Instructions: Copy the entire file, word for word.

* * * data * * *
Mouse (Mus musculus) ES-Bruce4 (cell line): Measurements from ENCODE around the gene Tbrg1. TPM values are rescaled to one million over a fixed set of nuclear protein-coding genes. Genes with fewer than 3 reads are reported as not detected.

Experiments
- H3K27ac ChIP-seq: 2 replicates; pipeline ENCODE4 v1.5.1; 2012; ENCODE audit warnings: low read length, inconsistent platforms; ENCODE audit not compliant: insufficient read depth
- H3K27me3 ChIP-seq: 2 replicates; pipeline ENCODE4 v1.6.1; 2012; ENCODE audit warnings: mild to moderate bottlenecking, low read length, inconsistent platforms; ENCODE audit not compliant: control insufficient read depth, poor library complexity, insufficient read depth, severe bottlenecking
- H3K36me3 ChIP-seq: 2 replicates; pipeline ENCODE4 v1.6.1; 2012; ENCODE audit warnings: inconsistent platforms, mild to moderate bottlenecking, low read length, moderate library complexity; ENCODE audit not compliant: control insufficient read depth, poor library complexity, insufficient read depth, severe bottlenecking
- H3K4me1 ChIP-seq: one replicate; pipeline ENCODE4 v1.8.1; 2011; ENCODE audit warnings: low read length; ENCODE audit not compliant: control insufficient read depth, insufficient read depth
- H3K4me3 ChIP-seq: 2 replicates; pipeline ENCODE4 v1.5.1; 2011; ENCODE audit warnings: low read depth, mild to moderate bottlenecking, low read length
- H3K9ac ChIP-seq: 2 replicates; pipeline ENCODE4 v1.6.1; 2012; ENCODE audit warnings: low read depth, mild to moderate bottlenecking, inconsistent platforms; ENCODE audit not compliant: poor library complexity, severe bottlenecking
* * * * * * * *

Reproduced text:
Mouse (Mus musculus) ES-Bruce4 (cell line): Measurements from ENCODE around the gene Tbrg1. TPM values are rescaled to one million over a fixed set of nuclear protein-coding genes. Genes with fewer than 3 reads are reported as not detected.

Experiments
- H3K27ac ChIP-seq: 2 replicates; pipeline ENCODE4 v1.5.1; 2012; ENCODE audit warnings: low read length, inconsistent platforms; ENCODE audit not compliant: insufficient read depth
- H3K27me3 ChIP-seq: 2 replicates; pipeline ENCODE4 v1.6.1; 2012; ENCODE audit warnings: mild to moderate bottlenecking, low read length, inconsistent platforms; ENCODE audit not compliant: control insufficient read depth, poor library complexity, insufficient read depth, severe bottlenecking
- H3K36me3 ChIP-seq: 2 replicates; pipeline ENCODE4 v1.6.1; 2012; ENCODE audit warnings: inconsistent platforms, mild to moderate bottlenecking, low read length, moderate library complexity; ENCODE audit not compliant: control insufficient read depth, poor library complexity, insufficient read depth, severe bottlenecking
- H3K4me1 ChIP-seq: one replicate; pipeline ENCODE4 v1.8.1; 2011; ENCODE audit warnings: low read length; ENCODE audit not compliant: control insufficient read depth, insufficient read depth
- H3K4me3 ChIP-seq: 2 replicates; pipeline ENCODE4 v1.5.1; 2011; ENCODE audit warnings: low read depth, mild to moderate bottlenecking, low read length
- H3K9ac ChIP-seq: 2 replicates; pipeline ENCODE4 v1.6.1; 2012; ENCODE audit warnings: low read depth, mild to moderate bottlenecking, inconsistent platforms; ENCODE audit not compliant: poor library complexity, severe bottlenecking